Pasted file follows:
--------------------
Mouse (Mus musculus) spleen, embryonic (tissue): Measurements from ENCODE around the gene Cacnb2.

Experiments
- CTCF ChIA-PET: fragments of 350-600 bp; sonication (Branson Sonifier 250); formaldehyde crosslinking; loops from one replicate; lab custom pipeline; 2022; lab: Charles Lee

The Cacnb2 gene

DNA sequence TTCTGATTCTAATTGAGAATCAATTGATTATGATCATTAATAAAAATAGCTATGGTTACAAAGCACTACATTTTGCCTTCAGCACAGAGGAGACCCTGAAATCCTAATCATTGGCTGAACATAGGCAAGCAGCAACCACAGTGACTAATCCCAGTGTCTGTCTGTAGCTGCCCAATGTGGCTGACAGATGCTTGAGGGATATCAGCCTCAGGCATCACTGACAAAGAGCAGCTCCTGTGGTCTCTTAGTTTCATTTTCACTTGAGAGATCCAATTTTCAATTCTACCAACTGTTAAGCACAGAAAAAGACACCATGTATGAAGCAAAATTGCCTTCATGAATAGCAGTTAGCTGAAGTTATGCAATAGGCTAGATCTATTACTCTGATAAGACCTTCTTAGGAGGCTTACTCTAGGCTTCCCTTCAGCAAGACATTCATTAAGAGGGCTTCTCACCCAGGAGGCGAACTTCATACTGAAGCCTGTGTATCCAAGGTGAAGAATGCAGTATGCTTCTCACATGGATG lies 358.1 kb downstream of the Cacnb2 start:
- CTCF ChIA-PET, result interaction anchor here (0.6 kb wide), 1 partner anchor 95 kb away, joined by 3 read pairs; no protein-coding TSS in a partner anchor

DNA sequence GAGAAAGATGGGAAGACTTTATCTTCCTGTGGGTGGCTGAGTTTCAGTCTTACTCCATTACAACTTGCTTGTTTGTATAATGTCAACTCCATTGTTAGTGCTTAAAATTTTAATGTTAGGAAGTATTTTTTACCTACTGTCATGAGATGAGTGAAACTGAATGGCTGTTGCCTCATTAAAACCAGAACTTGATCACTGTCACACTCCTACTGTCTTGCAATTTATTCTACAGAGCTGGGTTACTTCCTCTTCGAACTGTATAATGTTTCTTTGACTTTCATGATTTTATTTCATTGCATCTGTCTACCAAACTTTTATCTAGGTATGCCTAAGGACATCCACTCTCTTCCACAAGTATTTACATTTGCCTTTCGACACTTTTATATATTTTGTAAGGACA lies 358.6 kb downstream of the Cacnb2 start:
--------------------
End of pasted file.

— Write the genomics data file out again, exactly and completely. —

Mouse (Mus musculus) spleen, embryonic (tissue): Measurements from ENCODE around the gene Cacnb2.

Experiments
- CTCF ChIA-PET: fragments of 350-600 bp; sonication (Branson Sonifier 250); formaldehyde crosslinking; loops from one replicate; lab custom pipeline; 2022; lab: Charles Lee

The Cacnb2 gene

DNA sequence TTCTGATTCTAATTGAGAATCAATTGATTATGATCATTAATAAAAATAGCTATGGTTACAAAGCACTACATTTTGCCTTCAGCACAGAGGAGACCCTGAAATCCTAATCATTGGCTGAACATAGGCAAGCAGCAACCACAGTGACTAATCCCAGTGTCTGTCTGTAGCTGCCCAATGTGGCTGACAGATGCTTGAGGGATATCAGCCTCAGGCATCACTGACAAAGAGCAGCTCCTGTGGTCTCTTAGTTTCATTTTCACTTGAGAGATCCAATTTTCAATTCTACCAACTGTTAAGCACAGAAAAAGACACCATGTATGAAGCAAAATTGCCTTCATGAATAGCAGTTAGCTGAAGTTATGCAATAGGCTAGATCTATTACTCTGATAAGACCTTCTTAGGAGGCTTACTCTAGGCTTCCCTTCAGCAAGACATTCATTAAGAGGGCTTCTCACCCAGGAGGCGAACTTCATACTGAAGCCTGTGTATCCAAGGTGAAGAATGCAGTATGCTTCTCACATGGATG lies 358.1 kb downstream of the Cacnb2 start:
- CTCF ChIA-PET, result interaction anchor here (0.6 kb wide), 1 partner anchor 95 kb away, joined by 3 read pairs; no protein-coding TSS in a partner anchor

DNA sequence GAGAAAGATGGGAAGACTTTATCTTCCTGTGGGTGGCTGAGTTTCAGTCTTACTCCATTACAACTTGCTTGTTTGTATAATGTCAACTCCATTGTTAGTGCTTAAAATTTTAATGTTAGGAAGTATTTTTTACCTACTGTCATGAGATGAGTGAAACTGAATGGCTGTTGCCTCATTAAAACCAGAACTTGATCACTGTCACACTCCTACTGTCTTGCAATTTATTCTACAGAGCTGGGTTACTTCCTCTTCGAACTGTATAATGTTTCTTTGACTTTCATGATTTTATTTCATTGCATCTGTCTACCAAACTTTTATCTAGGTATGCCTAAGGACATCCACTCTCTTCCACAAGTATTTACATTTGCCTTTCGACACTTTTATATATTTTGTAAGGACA lies 358.6 kb downstream of the Cacnb2 start: